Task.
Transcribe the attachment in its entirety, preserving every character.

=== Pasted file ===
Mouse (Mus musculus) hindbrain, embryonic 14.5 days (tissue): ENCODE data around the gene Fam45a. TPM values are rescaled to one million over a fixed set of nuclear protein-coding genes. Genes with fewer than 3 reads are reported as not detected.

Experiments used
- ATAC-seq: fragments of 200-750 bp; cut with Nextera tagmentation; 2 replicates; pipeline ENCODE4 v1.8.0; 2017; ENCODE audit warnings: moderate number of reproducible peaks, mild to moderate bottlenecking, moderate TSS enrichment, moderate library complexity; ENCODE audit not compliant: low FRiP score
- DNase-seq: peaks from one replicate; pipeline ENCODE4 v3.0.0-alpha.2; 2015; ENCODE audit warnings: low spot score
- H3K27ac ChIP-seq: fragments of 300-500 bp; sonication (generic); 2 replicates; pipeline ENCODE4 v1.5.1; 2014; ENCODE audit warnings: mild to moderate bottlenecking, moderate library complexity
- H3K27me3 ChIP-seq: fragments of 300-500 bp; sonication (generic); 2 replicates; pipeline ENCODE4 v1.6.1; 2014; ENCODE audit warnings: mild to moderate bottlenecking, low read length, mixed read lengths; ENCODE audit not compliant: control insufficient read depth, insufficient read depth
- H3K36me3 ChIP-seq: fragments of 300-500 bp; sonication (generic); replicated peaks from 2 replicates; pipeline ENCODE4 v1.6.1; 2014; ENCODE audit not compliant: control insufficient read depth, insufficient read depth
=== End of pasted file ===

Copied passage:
Mouse (Mus musculus) hindbrain, embryonic 14.5 days (tissue): ENCODE data around the gene Fam45a. TPM values are rescaled to one million over a fixed set of nuclear protein-coding genes. Genes with fewer than 3 reads are reported as not detected.

Experiments used
- ATAC-seq: fragments of 200-750 bp; cut with Nextera tagmentation; 2 replicates; pipeline ENCODE4 v1.8.0; 2017; ENCODE audit warnings: moderate number of reproducible peaks, mild to moderate bottlenecking, moderate TSS enrichment, moderate library complexity; ENCODE audit not compliant: low FRiP score
- DNase-seq: peaks from one replicate; pipeline ENCODE4 v3.0.0-alpha.2; 2015; ENCODE audit warnings: low spot score
- H3K27ac ChIP-seq: fragments of 300-500 bp; sonication (generic); 2 replicates; pipeline ENCODE4 v1.5.1; 2014; ENCODE audit warnings: mild to moderate bottlenecking, moderate library complexity
- H3K27me3 ChIP-seq: fragments of 300-500 bp; sonication (generic); 2 replicates; pipeline ENCODE4 v1.6.1; 2014; ENCODE audit warnings: mild to moderate bottlenecking, low read length, mixed read lengths; ENCODE audit not compliant: control insufficient read depth, insufficient read depth
- H3K36me3 ChIP-seq: fragments of 300-500 bp; sonication (generic); replicated peaks from 2 replicates; pipeline ENCODE4 v1.6.1; 2014; ENCODE audit not compliant: control insufficient read depth, insufficient read depth